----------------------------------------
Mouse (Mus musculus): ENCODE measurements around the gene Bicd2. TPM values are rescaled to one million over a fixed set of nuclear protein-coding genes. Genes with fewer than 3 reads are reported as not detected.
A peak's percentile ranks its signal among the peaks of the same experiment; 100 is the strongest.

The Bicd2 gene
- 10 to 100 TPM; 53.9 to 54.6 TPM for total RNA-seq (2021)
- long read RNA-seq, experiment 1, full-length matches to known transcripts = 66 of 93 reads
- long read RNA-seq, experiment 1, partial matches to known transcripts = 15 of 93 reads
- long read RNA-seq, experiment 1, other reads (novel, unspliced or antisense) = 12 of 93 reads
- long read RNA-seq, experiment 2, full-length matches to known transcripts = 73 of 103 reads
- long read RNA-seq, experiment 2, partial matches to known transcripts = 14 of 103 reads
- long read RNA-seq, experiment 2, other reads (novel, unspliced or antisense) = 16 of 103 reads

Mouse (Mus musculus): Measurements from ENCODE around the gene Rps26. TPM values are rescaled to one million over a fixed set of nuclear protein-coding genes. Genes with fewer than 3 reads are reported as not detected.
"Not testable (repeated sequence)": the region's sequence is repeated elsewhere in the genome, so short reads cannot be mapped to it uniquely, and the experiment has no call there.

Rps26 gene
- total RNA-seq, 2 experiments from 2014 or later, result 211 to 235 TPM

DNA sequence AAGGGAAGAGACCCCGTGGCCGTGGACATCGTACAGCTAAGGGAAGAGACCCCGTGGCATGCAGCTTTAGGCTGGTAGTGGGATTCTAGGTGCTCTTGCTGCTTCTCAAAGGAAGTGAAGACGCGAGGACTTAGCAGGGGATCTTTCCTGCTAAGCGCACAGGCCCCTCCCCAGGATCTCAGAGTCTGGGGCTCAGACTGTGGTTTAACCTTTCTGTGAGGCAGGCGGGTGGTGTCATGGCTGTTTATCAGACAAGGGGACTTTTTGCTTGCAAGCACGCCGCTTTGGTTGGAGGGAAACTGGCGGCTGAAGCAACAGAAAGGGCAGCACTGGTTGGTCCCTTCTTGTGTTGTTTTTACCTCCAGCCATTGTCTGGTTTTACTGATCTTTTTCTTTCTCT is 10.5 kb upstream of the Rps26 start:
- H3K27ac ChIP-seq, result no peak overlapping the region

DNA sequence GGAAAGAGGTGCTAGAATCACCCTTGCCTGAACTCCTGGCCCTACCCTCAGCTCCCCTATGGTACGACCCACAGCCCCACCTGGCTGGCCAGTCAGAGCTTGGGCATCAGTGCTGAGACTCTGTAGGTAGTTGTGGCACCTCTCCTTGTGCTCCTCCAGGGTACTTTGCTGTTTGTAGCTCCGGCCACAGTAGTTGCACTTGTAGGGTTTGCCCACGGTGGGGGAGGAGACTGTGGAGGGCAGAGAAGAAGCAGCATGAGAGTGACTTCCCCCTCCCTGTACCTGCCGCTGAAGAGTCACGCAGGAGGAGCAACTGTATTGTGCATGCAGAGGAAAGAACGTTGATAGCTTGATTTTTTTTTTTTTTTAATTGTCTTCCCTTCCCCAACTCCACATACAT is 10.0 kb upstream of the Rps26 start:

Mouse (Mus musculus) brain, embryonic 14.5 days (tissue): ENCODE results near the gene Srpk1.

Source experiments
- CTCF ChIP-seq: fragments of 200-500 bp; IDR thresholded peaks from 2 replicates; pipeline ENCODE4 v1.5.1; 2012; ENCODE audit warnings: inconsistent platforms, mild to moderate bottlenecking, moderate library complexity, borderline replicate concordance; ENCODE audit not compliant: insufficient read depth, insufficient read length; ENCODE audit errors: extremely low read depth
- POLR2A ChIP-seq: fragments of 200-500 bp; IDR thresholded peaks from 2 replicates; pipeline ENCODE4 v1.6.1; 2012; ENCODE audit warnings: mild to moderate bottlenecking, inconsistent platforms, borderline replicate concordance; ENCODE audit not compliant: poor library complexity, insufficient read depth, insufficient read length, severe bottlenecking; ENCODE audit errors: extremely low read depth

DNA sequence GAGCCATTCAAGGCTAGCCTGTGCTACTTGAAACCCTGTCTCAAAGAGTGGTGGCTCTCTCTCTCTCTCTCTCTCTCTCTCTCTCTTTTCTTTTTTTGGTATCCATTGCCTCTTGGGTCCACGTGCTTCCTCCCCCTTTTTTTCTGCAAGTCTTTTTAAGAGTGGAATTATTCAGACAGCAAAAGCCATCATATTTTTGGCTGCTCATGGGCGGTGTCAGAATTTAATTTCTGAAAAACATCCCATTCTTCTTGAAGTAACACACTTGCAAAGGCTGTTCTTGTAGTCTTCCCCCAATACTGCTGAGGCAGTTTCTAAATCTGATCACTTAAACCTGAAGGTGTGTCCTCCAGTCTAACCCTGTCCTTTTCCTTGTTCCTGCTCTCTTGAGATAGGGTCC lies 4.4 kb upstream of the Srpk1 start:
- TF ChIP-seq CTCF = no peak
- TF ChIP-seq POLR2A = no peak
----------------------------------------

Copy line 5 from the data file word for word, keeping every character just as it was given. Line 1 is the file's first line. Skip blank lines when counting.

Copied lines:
- long read RNA-seq, experiment 1, full-length matches to known transcripts = 66 of 93 reads